Studies of the evolution of parasitic plants in the genus Striga, using systematic, population genetics, and genomic approaches
Estep, Matthew Charles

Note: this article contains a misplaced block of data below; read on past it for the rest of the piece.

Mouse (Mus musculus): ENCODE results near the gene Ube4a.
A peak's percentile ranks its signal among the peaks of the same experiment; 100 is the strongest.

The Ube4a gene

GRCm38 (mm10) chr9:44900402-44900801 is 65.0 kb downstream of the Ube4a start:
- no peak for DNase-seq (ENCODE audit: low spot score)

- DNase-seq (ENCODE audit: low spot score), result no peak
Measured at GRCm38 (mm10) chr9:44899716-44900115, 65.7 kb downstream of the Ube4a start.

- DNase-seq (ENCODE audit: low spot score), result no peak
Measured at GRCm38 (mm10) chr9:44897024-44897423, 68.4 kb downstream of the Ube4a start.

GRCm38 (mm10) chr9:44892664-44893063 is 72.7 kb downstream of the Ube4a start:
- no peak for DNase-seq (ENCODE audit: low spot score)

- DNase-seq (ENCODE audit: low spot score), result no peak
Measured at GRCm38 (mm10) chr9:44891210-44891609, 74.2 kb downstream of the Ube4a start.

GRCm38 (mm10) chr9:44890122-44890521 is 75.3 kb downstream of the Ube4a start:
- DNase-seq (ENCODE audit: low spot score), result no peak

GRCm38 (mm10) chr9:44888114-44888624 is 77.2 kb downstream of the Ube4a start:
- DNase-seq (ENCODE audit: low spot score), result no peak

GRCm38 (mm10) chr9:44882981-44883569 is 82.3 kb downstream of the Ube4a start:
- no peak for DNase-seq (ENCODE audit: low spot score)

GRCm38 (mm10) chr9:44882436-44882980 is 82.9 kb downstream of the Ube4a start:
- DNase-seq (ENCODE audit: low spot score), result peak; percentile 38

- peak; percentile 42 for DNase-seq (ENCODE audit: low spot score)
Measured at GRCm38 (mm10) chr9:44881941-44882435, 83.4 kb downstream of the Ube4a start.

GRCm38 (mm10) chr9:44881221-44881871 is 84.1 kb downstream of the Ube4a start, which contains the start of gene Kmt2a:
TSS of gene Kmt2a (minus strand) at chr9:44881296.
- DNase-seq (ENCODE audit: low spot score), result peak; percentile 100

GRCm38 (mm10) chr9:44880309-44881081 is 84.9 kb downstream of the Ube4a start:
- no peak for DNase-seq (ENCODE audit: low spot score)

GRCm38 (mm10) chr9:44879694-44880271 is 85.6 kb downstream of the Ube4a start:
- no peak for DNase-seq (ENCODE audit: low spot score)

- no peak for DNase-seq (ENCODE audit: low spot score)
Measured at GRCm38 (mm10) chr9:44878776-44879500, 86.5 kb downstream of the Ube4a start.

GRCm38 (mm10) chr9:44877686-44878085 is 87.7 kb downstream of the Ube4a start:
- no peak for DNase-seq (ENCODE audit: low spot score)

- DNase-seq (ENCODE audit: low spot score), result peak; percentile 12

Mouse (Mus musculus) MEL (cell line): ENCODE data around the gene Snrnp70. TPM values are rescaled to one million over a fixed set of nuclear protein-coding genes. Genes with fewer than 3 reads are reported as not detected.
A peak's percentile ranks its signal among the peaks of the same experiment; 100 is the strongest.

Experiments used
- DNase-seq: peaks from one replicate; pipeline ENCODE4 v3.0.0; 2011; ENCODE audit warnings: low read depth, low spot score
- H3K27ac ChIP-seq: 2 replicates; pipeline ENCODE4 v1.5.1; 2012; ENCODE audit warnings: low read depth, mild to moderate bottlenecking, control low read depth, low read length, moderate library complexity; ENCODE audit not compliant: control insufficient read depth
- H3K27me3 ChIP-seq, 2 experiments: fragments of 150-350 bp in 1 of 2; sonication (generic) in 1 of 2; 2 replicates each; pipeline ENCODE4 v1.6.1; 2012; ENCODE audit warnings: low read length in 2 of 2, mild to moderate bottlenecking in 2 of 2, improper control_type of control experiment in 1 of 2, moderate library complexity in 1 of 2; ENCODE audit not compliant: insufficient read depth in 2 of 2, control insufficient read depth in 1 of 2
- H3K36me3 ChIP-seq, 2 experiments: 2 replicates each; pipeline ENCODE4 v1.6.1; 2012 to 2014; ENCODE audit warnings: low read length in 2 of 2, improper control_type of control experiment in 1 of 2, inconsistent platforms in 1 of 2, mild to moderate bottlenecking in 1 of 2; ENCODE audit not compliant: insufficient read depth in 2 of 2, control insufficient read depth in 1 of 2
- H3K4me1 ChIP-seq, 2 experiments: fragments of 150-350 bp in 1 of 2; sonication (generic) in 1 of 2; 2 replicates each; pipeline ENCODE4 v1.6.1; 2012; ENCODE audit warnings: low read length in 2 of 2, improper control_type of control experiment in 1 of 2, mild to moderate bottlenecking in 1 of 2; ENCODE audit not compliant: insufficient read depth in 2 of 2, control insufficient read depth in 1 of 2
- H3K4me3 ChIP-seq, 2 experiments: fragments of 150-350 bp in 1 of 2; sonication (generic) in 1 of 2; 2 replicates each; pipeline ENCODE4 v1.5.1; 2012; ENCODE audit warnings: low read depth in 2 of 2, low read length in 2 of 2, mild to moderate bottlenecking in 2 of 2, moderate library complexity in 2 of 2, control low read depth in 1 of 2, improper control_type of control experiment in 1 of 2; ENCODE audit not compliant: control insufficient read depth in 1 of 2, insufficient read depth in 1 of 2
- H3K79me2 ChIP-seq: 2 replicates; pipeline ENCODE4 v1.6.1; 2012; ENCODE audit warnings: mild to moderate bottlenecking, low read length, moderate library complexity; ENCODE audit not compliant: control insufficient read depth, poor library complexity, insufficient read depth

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Understanding the evolutionary histories of groups of organisms is a major focus of evolutionary biology. Three powerful molecular approaches, phylogenetics, population genetics and genomics, can be used to reveal evolutionary relationships at the gene, genome and population levels. These tools were used to investigate Striga, a genus of parasitic plants. Six chloroplast loci were employed to construct a hypothesis of evolutionary relationships within the genus. The resulting hypothesis depicts three distinct clades, with the only non-grass parasite (S. gesneriodies) sharing a very recent common ancestor with the grass parasite S. aspera. Sample sequencing of the nuclear genome revealed fourteen repetitive elements that are influencing genome size and arrangement in Striga. These include a DNA transposon, three satellite repeats, and ten retroelements. Genome size values suggest that polyploidization is also contributing to genome evolution within Striga. Twelve microsatellite markers were developed to investigate population structure within S. hermonthica, one of the few allogamous species within the genus and the greatest threat to agriculture. These markers were then applied to accessions collected in Mali to reveal a large amount of genetic diversity that is broadly distributed across populations with little genetic differentiation and large amounts of gene flow. Some population structure was apparent, but could not be attributed to “isolation by distance” or host species, suggesting other geo-ecological variables may be acting to differentiate Northern populations from Southern populations. Together these analyses offer a valuable understanding of species evolution, genome evolution, and population structure within this clade of agriculturally important parasites and will help direct future work in combating witchweeds.